Tech Update: Working in Cold Weather
To meet the functional requirements of Chapter 2 of our Technical Manual, minimum working temperatures should never fall below 2°C when working with masonry. It is very important that regular temperature readings are taking when working during cold weather periods.
Thermometers should be placed away from direct sunlight, preferably in a shaded area. It’s important to consider wind chill and weather exposure when assessing the temperature. Make necessary allowances for those sites which are deemed to have higher levels of exposure.
Protecting your Materials
When working in cold weather it’s important to remember that you need to be providing covers to protect your materials from frost, snow and ice. This is particularly true of bricks, blocks, sand and cement. Frozen materials should never be used in any circumstances.
Image of covered and thereby protected blockwork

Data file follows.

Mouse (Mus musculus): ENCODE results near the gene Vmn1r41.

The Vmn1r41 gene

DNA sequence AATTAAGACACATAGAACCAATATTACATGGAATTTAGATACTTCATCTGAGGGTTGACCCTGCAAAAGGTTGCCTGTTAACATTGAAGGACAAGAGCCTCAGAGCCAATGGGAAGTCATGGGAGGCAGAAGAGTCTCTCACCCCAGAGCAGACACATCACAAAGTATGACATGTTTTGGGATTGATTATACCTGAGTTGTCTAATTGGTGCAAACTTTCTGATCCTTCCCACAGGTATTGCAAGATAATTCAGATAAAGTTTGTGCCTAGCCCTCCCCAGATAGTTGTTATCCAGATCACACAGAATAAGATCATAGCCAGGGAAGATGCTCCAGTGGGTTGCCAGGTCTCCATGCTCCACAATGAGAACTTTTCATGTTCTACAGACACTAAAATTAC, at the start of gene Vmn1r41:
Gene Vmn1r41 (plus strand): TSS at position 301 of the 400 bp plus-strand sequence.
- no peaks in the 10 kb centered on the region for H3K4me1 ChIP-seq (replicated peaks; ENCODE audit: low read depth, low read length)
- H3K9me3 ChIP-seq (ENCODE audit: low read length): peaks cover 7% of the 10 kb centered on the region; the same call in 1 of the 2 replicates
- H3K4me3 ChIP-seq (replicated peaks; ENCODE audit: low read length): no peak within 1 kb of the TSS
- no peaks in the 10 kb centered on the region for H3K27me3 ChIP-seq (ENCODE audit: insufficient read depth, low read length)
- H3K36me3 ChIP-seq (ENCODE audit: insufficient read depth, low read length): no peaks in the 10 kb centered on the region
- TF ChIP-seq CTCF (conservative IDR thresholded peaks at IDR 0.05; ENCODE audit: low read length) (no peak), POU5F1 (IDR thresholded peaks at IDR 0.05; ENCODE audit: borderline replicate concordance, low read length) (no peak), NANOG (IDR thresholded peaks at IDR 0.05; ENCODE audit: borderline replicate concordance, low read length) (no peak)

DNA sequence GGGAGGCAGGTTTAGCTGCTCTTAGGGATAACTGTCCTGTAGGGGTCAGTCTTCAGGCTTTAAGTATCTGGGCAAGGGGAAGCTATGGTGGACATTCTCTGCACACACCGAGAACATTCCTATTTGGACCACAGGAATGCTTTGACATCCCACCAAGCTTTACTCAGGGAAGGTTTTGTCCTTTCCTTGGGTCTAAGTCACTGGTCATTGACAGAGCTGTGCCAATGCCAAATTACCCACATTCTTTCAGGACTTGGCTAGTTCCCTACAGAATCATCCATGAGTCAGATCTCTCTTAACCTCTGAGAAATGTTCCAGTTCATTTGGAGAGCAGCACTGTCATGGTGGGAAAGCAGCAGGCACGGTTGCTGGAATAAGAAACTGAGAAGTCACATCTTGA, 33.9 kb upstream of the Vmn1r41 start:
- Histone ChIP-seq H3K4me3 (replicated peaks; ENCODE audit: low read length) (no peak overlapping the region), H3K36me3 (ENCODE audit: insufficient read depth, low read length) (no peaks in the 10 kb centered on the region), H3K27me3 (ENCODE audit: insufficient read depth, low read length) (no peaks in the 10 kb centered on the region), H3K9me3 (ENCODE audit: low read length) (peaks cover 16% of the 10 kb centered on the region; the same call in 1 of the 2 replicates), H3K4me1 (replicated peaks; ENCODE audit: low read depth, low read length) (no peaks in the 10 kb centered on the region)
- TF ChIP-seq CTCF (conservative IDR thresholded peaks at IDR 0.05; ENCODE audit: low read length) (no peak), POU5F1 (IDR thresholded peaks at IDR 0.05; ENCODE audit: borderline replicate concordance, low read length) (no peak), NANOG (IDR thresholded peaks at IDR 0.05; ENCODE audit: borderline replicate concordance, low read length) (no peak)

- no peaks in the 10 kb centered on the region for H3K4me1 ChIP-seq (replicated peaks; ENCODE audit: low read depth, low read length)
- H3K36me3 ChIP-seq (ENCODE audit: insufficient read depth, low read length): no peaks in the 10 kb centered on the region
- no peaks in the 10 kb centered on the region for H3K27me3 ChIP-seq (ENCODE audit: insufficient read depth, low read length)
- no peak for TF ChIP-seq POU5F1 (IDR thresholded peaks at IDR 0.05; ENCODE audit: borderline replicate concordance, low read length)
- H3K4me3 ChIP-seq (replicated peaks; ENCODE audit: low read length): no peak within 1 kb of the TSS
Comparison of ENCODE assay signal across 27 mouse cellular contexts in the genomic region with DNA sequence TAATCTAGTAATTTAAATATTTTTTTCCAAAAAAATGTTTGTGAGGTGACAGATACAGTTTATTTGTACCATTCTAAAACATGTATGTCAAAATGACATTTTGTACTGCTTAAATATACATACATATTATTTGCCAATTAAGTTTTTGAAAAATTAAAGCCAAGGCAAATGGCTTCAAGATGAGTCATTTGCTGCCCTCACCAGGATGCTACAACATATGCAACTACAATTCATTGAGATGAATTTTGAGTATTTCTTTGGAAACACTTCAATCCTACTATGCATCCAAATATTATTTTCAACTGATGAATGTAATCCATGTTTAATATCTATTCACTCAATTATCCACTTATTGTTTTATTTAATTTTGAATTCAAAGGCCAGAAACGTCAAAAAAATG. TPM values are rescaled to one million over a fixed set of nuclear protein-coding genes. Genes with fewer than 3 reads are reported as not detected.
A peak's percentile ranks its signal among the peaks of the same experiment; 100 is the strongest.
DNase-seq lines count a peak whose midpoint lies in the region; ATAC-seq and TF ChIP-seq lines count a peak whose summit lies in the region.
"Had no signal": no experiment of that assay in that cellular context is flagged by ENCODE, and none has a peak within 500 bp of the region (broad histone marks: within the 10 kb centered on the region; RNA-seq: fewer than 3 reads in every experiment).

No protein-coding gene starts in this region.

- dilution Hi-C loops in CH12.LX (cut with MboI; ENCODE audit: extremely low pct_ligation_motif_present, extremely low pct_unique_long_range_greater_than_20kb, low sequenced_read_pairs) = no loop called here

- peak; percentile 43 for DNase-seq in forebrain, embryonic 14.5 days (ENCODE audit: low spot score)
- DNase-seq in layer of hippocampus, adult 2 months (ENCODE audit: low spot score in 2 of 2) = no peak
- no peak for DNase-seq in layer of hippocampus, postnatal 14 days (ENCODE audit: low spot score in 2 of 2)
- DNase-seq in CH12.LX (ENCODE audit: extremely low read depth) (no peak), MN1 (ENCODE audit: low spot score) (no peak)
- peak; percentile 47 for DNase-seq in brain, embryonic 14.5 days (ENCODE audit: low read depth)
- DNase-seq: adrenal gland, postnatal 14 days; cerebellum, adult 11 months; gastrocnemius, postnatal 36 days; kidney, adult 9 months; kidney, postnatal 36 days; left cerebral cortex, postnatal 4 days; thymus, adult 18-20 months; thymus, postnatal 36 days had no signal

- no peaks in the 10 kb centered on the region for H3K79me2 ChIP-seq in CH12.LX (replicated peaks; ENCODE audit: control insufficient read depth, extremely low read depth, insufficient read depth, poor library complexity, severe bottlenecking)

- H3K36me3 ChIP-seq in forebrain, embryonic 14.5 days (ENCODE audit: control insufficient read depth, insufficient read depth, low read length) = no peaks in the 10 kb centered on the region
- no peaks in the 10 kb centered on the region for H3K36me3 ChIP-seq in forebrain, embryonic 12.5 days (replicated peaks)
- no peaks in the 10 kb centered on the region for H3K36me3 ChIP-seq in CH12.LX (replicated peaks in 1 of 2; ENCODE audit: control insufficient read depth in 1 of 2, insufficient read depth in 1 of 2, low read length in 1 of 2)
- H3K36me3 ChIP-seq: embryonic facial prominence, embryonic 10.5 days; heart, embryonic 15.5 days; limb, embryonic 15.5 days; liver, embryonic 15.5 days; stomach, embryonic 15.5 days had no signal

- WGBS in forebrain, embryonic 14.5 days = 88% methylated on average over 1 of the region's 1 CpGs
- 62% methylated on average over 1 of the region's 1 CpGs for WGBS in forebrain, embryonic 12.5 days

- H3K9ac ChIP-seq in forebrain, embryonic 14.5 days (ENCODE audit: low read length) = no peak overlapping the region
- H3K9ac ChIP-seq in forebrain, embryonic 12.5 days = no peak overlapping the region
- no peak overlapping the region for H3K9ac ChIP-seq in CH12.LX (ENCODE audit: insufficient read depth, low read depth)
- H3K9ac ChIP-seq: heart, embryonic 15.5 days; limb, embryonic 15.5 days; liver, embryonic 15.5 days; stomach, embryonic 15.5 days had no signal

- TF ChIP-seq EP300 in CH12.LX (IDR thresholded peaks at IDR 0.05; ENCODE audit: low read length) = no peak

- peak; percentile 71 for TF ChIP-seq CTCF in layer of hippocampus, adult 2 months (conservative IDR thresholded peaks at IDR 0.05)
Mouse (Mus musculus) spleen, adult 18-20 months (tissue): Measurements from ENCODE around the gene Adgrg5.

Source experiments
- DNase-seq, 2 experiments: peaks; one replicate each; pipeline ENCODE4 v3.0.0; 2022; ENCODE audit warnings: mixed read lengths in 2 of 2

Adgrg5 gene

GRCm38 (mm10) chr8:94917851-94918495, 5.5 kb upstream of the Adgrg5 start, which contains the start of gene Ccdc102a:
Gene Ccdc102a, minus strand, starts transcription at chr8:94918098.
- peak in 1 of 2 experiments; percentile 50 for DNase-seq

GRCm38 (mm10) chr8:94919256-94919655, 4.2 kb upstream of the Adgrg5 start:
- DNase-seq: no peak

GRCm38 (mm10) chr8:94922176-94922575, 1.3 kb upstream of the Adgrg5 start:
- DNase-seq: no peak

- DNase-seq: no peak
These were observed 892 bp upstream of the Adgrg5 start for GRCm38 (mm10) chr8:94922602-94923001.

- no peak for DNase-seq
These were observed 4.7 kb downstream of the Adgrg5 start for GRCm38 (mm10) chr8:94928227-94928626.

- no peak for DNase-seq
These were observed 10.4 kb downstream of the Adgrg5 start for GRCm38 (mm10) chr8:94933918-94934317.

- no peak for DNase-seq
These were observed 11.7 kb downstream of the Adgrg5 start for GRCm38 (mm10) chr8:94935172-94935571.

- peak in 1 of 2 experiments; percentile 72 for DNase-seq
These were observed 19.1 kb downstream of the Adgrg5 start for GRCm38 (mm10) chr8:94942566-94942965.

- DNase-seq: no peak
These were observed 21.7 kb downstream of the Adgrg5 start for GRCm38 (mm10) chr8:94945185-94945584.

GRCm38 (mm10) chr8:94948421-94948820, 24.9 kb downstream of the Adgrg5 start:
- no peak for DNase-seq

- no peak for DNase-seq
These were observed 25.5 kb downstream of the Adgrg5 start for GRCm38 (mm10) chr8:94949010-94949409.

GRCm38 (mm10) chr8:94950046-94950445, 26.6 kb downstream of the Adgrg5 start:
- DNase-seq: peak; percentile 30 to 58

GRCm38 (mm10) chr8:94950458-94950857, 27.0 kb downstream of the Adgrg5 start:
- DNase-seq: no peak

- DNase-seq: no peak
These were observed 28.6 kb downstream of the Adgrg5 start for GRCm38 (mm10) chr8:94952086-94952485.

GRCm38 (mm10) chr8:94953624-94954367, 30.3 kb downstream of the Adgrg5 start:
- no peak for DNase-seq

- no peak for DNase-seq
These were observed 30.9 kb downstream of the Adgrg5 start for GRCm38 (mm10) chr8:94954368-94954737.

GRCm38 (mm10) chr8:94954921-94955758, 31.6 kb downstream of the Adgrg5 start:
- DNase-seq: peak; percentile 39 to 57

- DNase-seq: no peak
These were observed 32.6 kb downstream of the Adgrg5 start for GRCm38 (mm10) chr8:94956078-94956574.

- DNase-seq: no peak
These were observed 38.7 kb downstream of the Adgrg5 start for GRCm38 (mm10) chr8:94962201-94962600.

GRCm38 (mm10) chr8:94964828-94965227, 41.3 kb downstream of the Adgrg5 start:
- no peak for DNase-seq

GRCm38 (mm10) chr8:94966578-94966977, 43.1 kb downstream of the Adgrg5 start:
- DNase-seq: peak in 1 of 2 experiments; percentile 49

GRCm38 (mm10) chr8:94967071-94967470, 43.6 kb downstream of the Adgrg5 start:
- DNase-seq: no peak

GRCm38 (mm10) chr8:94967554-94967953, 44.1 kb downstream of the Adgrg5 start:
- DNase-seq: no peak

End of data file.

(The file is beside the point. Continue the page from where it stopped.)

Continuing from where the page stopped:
Protecting your Masonry
Any newly built walls or other masonry construction will require protection against frost where temperatures are expected to drop below 2°C. You should be protecting all masonry with polythene or hessian, ideally. If temperatures are expected to fall to an extremely low level, insulation boards may be required and heating may even need to be considered.
Image of protected masonry walls
Finishes including rendering, plastering and screeds
Rendering should only be finished if the temperature outside is at least 2°C and rising. There should be no frost within the construction that is to be rendered and where possible, rendering should not take place where freezing weather conditions are anticipated prior to adequate curing.
It’s important to note that no plastering or screeding should take place unless the building is free from frost. It is acceptable to use internal heating to warm the building however it’s important to make sure that the heaters to not produce excessive vapour within the dwelling. Adequate ventilation should be provided to allow moist air to escape. The structure should be appropriately pre-heated before plastering and continue to be heated as the plaster dries.